We’ve Transitioned (Moved!)

February 5, 2008 by

In preparations for large scale expansion and to evolve beyond the preliminary baby stages of blogging you can now find our redesigned and maintained site at http://thebigtransition.com. Until we have thebigtransition.wordpress.com automatically redirect (only a matter of days) please use the link or type in the URL manually.

Thank you for joining our community and joining us in our “transition.” It has been a great beginning for us and we look forward to you continuing to grow and evolve with us at our new home. This new site is for you, so don’t hesitate to contact Dan or I if you have any comments, questions, or suggestions.

Yours in Blogging,
Matt and Dan

The best thing college has to offer is not actually finding yourself, it’s the lesson on how to find yourself wherever you go.

January 30, 2008 by

Three and half years ago I made it to the campus of The Ohio State University, and more than anything else I was ready to “find myself.” I was not entirely sure what was meant by that, but everything the University had sent in my direction essentially read “Come find yourself,” and I was ready to do so.

What I essentially found out was the phrase “Trial and Error will bring you closer to where you want to be,” would have been a far more appropriate reading of the University’s main objective.

Once I understood the point, I freely joined organizations, switched majors, and increased my affiliations with people who fit into the network I was looking to create. Each new organization I joined, every new person I met, slowly but surely shaped the future I was creating for myself.

What I learned was priceless. Not only was I able to find myself while attending the largest university campus in North America, but I was able to take with me general guidelines that anyone can use to “find themselves” no matter where they go.

Don’t be convinced you need to commit to anything right away.

Take your time; experience everything the college, the community, the city, or wherever you are has to offer. Find what makes you happy, and then dive in. Committing yourself too early to something will just blind you from seeing things from a different point of view, or experiencing it in a different way.

Don’t get pigeonholed.

Leave yourself options to switch majors, switch jobs, or even switch social networks at any point. In other words, get involved with multiple organizations of varying backgrounds. The more people you meet the better chances you have of finding the right person or the right interest that will put you on a path to whatever it is you are looking to be.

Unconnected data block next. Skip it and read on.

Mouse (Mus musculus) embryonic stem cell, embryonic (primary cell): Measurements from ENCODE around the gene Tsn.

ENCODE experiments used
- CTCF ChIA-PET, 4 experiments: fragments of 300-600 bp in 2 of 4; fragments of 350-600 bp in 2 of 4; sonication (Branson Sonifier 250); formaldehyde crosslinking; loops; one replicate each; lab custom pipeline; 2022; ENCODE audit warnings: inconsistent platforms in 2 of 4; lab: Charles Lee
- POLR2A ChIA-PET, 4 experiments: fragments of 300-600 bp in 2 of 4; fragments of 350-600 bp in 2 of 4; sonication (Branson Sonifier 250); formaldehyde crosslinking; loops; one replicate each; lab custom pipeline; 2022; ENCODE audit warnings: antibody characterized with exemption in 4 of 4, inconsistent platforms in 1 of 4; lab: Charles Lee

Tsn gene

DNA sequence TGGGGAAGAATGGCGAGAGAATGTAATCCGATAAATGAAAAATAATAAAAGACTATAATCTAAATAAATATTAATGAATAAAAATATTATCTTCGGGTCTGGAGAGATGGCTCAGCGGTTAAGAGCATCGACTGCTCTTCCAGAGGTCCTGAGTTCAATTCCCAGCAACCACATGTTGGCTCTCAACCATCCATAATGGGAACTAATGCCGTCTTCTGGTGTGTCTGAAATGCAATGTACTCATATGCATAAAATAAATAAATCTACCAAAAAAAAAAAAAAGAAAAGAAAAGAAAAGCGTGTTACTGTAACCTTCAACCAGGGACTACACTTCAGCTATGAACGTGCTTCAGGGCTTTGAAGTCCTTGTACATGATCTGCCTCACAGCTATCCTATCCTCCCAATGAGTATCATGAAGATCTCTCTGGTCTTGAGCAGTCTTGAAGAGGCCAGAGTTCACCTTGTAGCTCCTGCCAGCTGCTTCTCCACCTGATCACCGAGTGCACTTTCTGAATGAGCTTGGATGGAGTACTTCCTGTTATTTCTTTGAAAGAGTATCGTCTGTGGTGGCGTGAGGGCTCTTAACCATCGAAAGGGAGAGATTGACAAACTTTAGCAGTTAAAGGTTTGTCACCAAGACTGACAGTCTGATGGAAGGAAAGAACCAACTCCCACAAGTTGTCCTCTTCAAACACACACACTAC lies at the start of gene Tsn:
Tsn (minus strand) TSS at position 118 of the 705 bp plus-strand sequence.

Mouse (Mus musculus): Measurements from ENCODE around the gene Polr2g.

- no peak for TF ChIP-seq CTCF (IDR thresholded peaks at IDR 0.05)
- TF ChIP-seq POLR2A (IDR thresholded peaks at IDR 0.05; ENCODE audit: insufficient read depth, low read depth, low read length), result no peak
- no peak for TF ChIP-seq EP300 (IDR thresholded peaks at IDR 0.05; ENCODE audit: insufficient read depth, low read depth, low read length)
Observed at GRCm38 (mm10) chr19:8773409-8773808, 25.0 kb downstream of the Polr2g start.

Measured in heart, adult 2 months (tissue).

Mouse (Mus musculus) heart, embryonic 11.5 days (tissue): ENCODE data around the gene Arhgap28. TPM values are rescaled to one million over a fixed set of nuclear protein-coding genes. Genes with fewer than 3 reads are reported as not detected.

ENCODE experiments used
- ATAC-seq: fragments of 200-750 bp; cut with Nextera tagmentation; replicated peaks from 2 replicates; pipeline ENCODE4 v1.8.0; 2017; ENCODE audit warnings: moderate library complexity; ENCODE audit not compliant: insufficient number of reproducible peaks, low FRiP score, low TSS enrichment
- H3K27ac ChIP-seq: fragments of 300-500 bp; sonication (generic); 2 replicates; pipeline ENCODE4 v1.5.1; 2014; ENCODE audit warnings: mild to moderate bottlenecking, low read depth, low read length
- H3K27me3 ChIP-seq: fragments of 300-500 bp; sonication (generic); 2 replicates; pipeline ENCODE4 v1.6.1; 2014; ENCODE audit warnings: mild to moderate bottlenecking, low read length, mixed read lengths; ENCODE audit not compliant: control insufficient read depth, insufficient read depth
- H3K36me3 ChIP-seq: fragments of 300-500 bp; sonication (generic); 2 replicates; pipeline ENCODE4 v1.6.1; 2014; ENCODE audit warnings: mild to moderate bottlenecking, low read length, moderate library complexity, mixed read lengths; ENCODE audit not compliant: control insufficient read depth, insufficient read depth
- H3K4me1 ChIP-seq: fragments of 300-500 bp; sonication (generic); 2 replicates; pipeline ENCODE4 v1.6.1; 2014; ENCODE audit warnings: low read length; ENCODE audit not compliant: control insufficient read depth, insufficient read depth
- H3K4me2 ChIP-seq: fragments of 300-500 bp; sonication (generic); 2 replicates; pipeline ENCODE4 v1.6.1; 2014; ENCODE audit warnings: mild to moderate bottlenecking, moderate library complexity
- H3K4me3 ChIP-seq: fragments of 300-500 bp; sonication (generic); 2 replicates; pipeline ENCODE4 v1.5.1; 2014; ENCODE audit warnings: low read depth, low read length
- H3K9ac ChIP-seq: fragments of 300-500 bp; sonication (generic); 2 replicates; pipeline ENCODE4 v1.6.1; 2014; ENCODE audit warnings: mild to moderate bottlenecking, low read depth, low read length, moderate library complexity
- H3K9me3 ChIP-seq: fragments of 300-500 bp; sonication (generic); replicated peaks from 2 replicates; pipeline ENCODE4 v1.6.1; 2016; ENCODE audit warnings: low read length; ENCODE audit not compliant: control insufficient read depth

Be open to everyone and everything.

Embrace diversity. Chances are you will have preconceptions about everything, from what to order to eat to who and who not to talk to. Do not make this mistake. Cross boundaries of race, religion, gender, and age as often as the chance presents itself.

Be happy and content with ones decisions.

There is nothing more disconcerting than going through life and not being happy. No matter what the situation is, there is always another way to make it better. Sticking to your true convictions will make this step a heck of a lot easier. Don’t let anyone tell you you can or can’t do whatever it is that you want to do. Just follow guideline two “don’t get pigeonholed,” and you will eventually find someone or something that, if not on the exact same page as you, is pretty darn close.

Practice the four principles above and you will be that much closer to having the ability and freedom to move anywhere, do anything, and become anyone that you want to be. Life will only be as rewarding as how true to yourself you are.

Personal Branding Through Personal Sales

January 29, 2008 by

I always thought that sales consisted of finding clients, setting up meetings, and getting them to sign a contract that would eventually make me direct advertising money. It wasn’t until recently that I realized how much more sales can be, and how it can affect every aspect of your business and your life.

The personal sale is something I have always been an advocate of. Not necessarily from a patron aspect, but instead, from the marketing side. With my company, I have been lucky enough to have my target demographic all in one area, with the same interests. The design of my website was aimed specifically at my market, and my slogan, “for the students, by the students” was also an attempt to make a personal connection.

However, I am not alone in this market, we’re just one of hundreds of companies attempting to get a hold of the population of the largest university in the country. We had to come up with something unique in order to gain a loyal customer base. When we looked at what worked and what didn’t work we realized that a personal sale was the most effective form of advertising. I thought about the best way to approach this, and this is what I came up with:

Introducing myself to everyone. This includes randomly going up to people in popular hangouts, shaking their hands, and sharing my message with them.

Going into offices around campus. I tell the secretaries about how my friend and I want to give back to the university, so we started a website that would make their lives easier.